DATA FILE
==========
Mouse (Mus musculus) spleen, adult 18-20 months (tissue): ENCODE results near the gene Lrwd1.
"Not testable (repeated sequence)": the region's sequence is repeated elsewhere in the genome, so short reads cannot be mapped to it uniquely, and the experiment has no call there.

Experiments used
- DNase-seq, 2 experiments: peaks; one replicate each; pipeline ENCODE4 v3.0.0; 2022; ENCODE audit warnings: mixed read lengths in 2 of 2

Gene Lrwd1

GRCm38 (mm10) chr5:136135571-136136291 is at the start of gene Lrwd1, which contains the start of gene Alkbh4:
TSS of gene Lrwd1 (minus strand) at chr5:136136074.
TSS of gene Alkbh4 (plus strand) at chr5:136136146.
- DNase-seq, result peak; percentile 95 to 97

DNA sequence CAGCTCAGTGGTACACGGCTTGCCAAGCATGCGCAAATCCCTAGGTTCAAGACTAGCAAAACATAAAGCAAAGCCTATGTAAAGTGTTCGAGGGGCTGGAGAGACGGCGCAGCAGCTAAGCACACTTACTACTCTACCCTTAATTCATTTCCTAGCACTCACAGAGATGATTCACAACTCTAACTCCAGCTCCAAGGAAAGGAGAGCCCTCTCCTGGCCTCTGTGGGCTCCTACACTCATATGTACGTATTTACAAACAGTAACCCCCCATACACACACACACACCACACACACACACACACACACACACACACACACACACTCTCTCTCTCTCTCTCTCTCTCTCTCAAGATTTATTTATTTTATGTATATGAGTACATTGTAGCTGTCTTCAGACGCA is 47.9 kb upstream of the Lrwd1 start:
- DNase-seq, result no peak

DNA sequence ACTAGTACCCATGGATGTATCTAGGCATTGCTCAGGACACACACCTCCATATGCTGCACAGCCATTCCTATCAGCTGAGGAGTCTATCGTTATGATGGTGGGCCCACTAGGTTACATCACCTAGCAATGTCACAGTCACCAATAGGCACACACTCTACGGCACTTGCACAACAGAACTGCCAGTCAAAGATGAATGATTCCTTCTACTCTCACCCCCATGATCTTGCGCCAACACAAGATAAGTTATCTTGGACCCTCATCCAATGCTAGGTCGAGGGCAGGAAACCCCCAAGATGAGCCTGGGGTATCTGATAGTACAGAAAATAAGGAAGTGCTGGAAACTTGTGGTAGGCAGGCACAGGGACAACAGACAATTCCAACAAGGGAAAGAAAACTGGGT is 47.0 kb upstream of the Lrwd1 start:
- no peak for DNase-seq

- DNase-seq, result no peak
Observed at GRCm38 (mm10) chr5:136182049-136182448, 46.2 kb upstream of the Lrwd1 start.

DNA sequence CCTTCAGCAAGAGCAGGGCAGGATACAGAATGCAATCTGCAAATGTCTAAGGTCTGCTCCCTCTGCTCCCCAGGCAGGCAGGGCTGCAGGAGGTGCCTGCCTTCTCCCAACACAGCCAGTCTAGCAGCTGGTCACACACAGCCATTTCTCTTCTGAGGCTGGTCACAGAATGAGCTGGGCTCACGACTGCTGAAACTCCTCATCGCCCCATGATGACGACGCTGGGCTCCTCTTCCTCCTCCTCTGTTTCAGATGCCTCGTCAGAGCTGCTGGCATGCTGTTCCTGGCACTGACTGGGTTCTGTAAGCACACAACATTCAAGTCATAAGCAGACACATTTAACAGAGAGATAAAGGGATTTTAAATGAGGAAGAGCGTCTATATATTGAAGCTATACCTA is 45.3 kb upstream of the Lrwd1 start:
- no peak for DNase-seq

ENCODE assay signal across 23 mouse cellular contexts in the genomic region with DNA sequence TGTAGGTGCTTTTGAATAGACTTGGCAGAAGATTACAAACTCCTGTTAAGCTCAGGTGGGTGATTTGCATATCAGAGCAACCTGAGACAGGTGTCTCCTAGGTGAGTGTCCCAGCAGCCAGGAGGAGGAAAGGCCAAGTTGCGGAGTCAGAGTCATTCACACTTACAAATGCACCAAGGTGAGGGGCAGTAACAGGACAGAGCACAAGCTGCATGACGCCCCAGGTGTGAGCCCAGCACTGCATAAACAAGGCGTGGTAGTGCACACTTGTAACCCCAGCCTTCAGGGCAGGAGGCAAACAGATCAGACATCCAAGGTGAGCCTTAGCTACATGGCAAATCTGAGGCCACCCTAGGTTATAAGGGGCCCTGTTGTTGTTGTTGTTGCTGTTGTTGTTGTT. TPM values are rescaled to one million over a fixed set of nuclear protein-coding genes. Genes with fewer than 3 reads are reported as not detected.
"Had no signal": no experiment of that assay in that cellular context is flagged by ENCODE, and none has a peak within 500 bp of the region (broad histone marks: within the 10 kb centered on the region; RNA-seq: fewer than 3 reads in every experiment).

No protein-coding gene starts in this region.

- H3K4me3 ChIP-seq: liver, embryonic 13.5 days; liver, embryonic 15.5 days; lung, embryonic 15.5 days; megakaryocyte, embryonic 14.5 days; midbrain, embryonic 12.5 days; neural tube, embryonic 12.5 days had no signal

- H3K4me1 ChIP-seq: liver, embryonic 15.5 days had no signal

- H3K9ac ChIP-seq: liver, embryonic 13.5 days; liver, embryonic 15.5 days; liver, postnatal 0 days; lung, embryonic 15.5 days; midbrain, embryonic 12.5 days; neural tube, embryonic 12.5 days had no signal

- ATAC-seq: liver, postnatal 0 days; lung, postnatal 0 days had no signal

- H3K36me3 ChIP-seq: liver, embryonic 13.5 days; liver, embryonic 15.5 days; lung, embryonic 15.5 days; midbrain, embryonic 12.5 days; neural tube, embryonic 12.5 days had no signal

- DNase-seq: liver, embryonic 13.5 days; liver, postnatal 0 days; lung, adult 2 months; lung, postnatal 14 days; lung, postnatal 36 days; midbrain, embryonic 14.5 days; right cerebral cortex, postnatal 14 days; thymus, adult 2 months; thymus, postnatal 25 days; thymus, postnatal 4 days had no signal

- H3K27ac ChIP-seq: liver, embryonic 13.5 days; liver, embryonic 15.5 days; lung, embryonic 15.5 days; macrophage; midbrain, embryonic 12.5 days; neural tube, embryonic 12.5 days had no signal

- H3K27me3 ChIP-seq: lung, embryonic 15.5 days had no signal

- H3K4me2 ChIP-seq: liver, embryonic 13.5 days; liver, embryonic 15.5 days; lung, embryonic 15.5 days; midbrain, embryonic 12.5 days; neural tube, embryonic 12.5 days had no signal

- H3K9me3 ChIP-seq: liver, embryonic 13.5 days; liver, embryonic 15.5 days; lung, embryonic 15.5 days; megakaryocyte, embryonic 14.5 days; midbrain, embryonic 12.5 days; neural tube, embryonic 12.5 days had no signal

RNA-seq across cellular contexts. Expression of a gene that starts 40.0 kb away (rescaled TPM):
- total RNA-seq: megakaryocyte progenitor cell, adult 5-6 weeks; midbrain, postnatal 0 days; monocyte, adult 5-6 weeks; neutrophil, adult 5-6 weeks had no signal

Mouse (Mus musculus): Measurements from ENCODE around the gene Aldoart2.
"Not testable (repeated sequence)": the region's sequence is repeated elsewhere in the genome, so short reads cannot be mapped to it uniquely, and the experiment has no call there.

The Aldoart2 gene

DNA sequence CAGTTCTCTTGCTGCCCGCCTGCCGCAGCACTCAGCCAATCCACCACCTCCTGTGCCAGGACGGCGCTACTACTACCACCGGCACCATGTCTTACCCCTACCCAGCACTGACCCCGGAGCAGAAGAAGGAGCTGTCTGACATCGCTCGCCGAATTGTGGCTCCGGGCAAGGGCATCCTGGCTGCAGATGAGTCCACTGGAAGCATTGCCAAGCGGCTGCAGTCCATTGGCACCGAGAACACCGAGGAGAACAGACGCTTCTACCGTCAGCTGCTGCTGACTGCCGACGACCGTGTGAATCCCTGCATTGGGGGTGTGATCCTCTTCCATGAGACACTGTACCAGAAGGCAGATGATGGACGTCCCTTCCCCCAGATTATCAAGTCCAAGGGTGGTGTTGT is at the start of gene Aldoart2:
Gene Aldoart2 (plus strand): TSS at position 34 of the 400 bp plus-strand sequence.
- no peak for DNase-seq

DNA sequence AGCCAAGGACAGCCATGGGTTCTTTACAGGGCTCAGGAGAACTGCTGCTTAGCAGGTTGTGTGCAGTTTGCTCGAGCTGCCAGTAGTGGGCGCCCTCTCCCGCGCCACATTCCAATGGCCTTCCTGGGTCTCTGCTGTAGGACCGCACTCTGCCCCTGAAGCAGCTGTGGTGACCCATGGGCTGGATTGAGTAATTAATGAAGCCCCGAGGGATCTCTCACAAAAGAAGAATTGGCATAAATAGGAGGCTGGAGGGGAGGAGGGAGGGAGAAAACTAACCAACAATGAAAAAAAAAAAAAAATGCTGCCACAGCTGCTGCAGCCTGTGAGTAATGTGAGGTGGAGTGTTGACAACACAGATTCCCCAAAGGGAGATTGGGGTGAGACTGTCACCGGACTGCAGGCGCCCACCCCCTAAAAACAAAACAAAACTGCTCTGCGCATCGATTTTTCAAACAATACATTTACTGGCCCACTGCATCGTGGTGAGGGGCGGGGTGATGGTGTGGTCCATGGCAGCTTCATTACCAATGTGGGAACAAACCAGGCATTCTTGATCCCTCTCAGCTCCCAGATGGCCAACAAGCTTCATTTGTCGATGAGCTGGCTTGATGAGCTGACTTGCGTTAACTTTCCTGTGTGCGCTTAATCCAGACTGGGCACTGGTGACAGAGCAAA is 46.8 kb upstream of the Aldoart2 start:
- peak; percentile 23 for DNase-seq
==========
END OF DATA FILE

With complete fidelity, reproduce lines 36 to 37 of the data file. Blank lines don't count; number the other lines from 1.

DNA sequence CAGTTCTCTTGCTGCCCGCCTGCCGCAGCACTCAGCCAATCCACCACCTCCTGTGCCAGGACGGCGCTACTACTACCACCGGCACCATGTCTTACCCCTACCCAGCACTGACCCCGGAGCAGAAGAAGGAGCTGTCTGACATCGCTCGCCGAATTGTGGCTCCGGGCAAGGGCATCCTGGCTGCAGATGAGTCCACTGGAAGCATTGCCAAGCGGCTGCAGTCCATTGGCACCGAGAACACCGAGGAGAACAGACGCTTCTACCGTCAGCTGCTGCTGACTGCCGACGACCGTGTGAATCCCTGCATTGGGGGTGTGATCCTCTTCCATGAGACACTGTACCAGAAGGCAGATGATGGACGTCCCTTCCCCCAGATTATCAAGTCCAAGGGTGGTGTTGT is at the start of gene Aldoart2:
Gene Aldoart2 (plus strand): TSS at position 34 of the 400 bp plus-strand sequence.